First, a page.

http://www.stereoplay.de/stp/raumakustikrechner#

By the way, when I left my brick house in Germany last year and moved into my nice US home, I had a hard time setting my equipment up for the different wall material here - it really makes a difference.
Marcus :)
 
wfmali said:


Griz,
you might try the following link. I gives you access to a program that calculates the acoustic behavior of your room. I tried it, and it really works pretty good. It is in german, but since you live there I guess you will figure out how to use it.

http://www.stereoplay.de/stp/raumakustikrechner#

By the way, when I left my brick house in Germany last year and moved into my nice US home, I had a hard time setting my equipment up for the different wall material here - it really makes a difference.
Marcus :)

Dankeschön for the link, quite a useful little program.

The room is going to be a compromise, anyways. It will also function as a study - so quite a large are of shelving is needed for books, and a computer desk is going in the room as well.

I'm thinking that the best approach here would be to put a large area of shelving against the wall behind the speakers, as opposed to on the sides of the room. The stereo would go in here plus all of the books etc. This should damp a lot of reflections off of the front wall.

The computer desk stuff goes along the opposite wall, in the corner. A table / chair in the opposite corner.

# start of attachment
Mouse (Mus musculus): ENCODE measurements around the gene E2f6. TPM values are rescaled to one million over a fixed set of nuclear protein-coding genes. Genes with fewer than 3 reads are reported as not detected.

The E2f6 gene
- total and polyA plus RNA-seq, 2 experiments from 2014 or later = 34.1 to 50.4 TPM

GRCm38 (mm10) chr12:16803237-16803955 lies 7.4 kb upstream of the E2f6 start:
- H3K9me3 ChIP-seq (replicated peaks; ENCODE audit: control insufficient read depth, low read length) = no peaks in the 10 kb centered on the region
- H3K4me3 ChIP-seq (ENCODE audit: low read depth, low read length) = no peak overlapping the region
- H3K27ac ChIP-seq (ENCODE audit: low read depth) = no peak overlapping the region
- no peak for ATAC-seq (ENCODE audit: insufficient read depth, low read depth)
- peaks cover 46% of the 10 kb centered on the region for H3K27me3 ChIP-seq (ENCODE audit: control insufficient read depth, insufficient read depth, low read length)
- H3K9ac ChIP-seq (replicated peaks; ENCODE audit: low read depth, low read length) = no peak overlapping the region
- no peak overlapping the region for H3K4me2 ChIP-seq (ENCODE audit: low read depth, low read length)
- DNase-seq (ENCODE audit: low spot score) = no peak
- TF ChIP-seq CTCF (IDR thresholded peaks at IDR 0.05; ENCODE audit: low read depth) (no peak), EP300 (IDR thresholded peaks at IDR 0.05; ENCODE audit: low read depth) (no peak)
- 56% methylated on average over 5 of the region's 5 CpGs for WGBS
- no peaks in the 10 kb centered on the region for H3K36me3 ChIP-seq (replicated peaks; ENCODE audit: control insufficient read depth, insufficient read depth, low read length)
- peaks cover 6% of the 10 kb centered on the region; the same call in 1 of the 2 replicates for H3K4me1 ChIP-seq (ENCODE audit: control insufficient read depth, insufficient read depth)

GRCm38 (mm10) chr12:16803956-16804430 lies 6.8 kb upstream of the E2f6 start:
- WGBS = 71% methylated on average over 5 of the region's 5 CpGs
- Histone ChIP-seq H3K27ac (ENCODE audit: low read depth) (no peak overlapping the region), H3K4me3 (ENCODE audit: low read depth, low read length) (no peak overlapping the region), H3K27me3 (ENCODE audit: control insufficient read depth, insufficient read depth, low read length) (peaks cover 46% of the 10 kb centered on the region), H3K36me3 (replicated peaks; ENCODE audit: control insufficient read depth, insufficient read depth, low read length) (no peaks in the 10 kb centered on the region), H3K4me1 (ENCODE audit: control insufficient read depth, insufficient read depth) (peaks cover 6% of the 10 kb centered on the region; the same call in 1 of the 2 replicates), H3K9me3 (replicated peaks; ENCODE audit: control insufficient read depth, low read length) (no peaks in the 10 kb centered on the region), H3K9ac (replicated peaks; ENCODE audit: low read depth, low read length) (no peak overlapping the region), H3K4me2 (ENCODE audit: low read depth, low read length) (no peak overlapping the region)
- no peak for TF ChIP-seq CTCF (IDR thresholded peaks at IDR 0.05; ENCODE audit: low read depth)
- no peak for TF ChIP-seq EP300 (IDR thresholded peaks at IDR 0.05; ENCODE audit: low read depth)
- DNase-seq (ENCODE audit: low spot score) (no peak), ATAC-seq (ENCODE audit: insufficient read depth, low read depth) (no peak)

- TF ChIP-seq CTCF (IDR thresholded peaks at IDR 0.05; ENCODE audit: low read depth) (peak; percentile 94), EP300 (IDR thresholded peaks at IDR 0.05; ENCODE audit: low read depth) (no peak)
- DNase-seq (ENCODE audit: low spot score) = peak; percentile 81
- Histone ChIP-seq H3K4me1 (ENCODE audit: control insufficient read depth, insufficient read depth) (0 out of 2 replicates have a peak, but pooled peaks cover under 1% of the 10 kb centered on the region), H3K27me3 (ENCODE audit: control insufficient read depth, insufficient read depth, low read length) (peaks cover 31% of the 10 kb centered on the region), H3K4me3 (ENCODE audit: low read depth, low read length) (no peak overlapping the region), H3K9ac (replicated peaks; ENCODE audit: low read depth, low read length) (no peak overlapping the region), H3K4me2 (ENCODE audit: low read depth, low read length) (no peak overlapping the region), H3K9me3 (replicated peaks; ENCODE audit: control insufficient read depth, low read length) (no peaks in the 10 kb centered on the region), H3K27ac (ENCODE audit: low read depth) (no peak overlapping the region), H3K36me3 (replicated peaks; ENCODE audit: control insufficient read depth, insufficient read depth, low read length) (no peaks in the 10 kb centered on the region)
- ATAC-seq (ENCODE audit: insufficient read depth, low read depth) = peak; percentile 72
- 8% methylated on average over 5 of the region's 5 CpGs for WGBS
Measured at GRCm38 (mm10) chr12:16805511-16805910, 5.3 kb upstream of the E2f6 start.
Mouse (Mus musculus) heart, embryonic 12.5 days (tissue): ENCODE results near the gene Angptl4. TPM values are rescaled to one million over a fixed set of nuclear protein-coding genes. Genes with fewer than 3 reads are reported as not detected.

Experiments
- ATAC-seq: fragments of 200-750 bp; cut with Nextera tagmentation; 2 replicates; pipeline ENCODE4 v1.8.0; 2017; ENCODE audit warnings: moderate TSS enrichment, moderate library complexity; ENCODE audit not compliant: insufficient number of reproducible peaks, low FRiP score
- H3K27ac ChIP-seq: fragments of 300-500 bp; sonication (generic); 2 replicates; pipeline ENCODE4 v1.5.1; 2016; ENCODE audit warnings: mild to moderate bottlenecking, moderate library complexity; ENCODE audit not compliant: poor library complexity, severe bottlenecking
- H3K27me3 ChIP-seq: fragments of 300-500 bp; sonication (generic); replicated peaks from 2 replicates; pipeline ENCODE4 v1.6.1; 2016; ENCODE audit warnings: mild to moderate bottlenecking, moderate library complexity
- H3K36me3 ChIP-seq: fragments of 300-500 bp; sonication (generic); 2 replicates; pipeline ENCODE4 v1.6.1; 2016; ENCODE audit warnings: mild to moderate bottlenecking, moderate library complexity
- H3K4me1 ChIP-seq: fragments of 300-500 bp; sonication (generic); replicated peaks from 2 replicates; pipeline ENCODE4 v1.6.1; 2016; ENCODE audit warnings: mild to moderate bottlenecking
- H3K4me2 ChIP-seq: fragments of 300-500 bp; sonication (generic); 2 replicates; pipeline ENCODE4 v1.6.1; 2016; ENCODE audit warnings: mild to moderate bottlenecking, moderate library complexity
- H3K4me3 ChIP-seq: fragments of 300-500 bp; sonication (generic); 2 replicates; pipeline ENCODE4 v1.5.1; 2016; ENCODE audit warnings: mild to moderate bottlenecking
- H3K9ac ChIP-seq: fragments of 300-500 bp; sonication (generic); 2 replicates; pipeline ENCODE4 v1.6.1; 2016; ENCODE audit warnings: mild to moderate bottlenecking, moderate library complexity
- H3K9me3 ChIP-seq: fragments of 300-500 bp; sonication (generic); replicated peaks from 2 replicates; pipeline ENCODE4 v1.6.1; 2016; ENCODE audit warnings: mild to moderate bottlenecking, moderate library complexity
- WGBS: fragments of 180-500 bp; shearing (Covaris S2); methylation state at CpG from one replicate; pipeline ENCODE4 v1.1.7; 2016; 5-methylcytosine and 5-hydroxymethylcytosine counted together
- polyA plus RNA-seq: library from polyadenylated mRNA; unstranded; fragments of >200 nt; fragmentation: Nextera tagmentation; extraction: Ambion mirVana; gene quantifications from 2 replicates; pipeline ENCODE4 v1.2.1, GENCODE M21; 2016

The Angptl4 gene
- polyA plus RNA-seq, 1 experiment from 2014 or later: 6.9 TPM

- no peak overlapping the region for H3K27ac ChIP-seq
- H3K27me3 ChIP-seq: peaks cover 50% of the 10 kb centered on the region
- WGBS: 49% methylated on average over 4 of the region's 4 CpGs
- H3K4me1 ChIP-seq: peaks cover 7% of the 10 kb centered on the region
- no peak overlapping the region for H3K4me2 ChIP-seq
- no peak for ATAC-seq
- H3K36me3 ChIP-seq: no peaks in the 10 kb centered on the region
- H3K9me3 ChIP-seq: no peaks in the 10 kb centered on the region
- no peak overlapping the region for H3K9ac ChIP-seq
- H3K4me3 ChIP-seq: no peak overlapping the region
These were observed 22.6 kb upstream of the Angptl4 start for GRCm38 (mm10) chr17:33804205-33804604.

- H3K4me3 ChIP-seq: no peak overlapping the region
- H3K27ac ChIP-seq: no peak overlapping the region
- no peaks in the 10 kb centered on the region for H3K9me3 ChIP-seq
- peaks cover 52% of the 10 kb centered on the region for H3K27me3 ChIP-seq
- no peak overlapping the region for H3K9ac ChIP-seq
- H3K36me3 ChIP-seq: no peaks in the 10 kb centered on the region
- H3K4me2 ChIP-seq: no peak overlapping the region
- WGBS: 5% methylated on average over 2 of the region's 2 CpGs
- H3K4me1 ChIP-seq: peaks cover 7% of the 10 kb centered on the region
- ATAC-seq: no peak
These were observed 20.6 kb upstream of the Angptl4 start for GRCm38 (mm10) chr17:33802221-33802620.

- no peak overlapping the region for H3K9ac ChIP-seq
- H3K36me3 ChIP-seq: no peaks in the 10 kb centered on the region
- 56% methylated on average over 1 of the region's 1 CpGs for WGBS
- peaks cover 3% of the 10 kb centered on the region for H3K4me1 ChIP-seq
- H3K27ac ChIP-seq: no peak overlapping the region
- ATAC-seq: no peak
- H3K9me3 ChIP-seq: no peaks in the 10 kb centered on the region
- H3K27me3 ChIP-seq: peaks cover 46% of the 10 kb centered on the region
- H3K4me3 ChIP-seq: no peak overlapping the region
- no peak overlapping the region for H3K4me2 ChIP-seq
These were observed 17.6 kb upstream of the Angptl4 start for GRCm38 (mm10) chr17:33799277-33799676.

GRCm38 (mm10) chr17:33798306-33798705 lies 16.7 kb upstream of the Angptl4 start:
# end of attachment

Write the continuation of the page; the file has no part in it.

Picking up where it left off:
Tiled floor, no carpet.

Should be reasonable, or?

We're renovating the house, built in the 50's. I've renovated American homes before, and I had a lot to learn doing this here. Moving a wall made of wooden studs/drywall is much easier than moving a brick wall.... Taking out a floor made of plywood is much simpler than taking one out made of sand and concrete.... I'm starting to become intimately familiar with the workings of a jackhammer!

Thanks again for the link.

Griz
 
Griz,

Your problem, I think, will be not so much reflections, which can be treated away, as you suggest, but (multiple) standing waves (at the same frequencies).
I you encounter this problem, one trick you can try is to place the stereo diagonally in the room. This sometimes helps a bit in rooms that are too symmetrical, and thus become boomy.
(Sorry if this is slightly o. t. on the Tubes forum!)

Morgan L